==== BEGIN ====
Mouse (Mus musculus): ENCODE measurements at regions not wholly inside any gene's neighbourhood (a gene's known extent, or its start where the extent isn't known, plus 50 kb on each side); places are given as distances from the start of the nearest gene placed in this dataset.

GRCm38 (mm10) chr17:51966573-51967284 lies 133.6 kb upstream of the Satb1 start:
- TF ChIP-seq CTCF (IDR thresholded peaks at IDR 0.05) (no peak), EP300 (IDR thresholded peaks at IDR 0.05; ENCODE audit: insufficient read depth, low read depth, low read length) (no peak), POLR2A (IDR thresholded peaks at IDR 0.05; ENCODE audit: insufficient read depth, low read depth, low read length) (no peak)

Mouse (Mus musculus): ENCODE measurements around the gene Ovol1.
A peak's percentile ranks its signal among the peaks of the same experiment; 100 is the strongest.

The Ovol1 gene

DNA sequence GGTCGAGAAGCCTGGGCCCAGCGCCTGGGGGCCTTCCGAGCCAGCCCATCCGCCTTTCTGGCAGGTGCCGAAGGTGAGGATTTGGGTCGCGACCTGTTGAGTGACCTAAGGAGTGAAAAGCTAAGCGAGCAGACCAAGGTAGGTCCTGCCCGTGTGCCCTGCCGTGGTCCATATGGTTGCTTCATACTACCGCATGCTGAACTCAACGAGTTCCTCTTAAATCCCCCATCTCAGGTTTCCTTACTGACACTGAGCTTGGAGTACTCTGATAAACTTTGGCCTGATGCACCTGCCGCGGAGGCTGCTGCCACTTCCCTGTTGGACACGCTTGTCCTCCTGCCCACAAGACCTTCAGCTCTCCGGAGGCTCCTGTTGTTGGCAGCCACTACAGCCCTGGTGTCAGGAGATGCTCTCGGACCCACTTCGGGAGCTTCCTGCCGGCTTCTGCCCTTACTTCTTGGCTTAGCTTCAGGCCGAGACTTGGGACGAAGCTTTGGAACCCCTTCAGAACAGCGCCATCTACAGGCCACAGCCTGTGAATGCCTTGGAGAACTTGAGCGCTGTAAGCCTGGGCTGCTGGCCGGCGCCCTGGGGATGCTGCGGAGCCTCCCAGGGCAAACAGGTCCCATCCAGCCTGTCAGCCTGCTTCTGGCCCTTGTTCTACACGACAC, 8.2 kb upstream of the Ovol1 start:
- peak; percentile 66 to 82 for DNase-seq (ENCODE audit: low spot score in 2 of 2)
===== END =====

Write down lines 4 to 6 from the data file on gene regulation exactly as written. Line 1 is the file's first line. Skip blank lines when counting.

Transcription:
Mouse (Mus musculus): ENCODE measurements around the gene Ovol1.
A peak's percentile ranks its signal among the peaks of the same experiment; 100 is the strongest.

The Ovol1 gene